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Licencing of diagnostic HIV kits-to keep a sensible standpoint in an area of permanent revolution.


Schüpbach, J (1996). Licencing of diagnostic HIV kits-to keep a sensible standpoint in an area of permanent revolution. Clinical and Diagnostic Virology, 5(2-3):137-146.

Abstract

BACKGROUND: In vitro diagnostic medical devices or 'test kits' are important tools for diagnosing illnesses and monitoring the patients' state of health or the effects of medical treatment. It is in the public interest that commercial kits are of high quality. OBJECTIVES: To review the current situation of kit evaluation in Europe and to establish practical and sensible criteria for kit evaluation in general, based on the Swiss experience with the licencing of kits for the detection of human immunodeficiency virus (HIV) infection. Kit evaluation should provide the user with a selection of sufficiently good products. In addition, it should be simple and not require rare patient materials. Also of importance is that all manufacturers are treated equally. METHODS: The evaluation criteria depend on the legal situation, the intended use of the test, the state of the art and the graveness of false-negative or -positive results. In addition to diagnostic sensitivity and specificity, other important considerations include the quality control by the manufacturer, kit presentation, intra- and inter-lot reproducibility and how a test fits into a country's adopted testing system. Results: The above goals can be achieved by setting minimal performance standards, preferably in the form of a lower limit of the confidence interval for the sensitivity/specificity that has been observed in the test's field evaluation. The better the test, the fewer samples have to be studied. For tests with no false results observed during field trials, the minimum sample number necessary for demonstration of a sensitivity or specificity >/= 99% is about 400, while it is 700 for a >/= 99.5% demonstration. Further insight into sensitivity is provided by results from well described and frequently used commercial seroconversion panels. This represents a dynamic tool that readily identifies insensitive kits that have become technically obsolete. Specificity assessment should not only involve blood donors, but also appropriate clinical controls. It is clear that the test design has an important bearing with respect to sensitivity and specificity. There are inherent advantages and disadvantages of indirect binding assays, capture assays and double antigen sandwich assays. Positive or negative results with these different test formats may not carry exactly the same message. CONCLUSION: Efficient kit evaluation does not require tens of thousands of samples but can be performed with relatively little disbursement on materials and manpower.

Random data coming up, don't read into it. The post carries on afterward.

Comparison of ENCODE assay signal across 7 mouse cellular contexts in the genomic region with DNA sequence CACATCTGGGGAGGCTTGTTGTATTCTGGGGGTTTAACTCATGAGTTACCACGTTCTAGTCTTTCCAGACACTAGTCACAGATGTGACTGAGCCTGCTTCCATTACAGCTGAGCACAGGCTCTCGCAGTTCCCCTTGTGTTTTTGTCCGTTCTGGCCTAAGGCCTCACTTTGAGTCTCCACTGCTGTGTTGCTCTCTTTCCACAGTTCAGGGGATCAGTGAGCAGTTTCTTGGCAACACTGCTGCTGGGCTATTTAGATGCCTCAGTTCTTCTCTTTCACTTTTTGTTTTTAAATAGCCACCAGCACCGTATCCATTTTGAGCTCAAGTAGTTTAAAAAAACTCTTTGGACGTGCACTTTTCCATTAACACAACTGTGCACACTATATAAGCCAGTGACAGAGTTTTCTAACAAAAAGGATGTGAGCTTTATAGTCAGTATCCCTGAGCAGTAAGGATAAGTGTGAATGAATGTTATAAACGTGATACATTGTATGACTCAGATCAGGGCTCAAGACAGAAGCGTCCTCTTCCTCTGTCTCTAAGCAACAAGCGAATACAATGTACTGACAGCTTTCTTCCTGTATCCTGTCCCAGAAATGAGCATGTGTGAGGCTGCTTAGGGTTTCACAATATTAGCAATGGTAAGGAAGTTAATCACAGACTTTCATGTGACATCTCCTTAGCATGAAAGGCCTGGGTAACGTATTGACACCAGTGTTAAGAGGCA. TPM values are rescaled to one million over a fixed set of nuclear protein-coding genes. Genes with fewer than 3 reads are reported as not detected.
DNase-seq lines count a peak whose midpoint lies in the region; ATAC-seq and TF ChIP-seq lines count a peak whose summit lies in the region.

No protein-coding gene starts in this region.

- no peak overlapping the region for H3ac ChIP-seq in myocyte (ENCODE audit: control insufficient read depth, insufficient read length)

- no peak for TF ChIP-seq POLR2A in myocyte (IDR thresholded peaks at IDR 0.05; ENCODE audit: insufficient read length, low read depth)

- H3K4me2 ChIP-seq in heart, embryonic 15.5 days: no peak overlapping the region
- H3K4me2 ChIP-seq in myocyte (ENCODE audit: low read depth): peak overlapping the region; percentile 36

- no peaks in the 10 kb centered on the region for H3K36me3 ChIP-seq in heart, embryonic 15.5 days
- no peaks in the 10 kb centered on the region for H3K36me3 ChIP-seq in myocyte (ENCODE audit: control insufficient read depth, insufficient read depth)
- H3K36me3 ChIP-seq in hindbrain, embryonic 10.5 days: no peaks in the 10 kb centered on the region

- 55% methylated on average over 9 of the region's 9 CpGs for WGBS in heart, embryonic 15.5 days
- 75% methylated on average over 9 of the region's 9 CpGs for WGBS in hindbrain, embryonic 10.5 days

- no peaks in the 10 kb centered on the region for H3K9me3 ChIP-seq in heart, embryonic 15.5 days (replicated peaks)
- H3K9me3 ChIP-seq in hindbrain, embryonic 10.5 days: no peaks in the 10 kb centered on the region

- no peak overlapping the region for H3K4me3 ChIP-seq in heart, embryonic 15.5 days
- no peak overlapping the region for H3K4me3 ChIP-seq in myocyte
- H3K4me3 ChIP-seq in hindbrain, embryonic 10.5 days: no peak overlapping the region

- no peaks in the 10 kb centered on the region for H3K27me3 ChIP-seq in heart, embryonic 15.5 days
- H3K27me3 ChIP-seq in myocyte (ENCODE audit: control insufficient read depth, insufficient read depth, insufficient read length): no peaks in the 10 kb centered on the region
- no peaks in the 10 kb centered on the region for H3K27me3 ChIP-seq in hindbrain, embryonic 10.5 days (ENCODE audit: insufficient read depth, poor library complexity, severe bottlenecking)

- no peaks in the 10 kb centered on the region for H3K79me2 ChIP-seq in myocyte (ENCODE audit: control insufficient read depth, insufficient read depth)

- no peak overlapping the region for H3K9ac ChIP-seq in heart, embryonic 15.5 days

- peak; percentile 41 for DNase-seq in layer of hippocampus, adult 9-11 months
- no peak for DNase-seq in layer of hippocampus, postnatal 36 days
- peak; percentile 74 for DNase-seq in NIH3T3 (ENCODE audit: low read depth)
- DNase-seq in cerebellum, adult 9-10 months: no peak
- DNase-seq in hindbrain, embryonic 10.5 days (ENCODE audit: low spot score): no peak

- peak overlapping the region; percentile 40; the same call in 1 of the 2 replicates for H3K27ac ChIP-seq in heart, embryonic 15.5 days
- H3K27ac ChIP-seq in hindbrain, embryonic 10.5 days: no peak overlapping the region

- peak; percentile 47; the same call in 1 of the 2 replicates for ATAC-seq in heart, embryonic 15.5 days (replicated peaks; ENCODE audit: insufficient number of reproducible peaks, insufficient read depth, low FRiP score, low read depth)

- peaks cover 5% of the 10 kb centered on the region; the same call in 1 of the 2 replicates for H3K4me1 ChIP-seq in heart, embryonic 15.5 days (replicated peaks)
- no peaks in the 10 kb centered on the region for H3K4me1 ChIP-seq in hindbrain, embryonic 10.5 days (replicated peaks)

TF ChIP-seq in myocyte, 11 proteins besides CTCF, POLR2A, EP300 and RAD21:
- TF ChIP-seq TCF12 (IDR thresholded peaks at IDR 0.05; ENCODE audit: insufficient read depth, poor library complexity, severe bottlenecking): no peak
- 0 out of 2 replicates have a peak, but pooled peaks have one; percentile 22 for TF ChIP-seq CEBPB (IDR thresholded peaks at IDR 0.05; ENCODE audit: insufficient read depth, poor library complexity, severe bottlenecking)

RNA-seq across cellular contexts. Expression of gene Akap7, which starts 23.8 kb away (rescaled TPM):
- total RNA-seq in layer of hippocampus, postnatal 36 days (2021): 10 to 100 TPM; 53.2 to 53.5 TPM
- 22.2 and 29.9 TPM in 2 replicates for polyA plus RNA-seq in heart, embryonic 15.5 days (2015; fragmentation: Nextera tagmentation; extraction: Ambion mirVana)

BACKGROUND: In vitro diagnostic medical devices or 'test kits' are important tools for diagnosing illnesses and monitoring the patients' state of health or the effects of medical treatment. It is in the public interest that commercial kits are of high quality. OBJECTIVES: To review the current situation of kit evaluation in Europe and to establish practical and sensible criteria for kit evaluation in general, based on the Swiss experience with the licencing of kits for the detection of human immunodeficiency virus (HIV) infection. Kit evaluation should provide the user with a selection of sufficiently good products. In addition, it should be simple and not require rare patient materials. Also of importance is that all manufacturers are treated equally. METHODS: The evaluation criteria depend on the legal situation, the intended use of the test, the state of the art and the graveness of false-negative or -positive results. In addition to diagnostic sensitivity and specificity, other important considerations include the quality control by the manufacturer, kit presentation, intra- and inter-lot reproducibility and how a test fits into a country's adopted testing system. Results: The above goals can be achieved by setting minimal performance standards, preferably in the form of a lower limit of the confidence interval for the sensitivity/specificity that has been observed in the test's field evaluation. The better the test, the fewer samples have to be studied. For tests with no false results observed during field trials, the minimum sample number necessary for demonstration of a sensitivity or specificity >/= 99% is about 400, while it is 700 for a >/= 99.5% demonstration. Further insight into sensitivity is provided by results from well described and frequently used commercial seroconversion panels. This represents a dynamic tool that readily identifies insensitive kits that have become technically obsolete. Specificity assessment should not only involve blood donors, but also appropriate clinical controls. It is clear that the test design has an important bearing with respect to sensitivity and specificity. There are inherent advantages and disadvantages of indirect binding assays, capture assays and double antigen sandwich assays. Positive or negative results with these different test formats may not carry exactly the same message. CONCLUSION: Efficient kit evaluation does not require tens of thousands of samples but can be performed with relatively little disbursement on materials and manpower.

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Additional indexing

Item Type:Journal Article, refereed
Communities & Collections:04 Faculty of Medicine > Institute of Medical Virology
Dewey Decimal Classification:570 Life sciences; biology
610 Medicine & health
Language:English
Date:1 May 1996
Deposited On:11 Feb 2008 12:28
Last Modified:05 Apr 2016 12:22
Publisher:Elsevier
ISSN:0928-0197
Publisher DOI:10.1016/0928-0197(96)00215-2
PubMed ID:15566872

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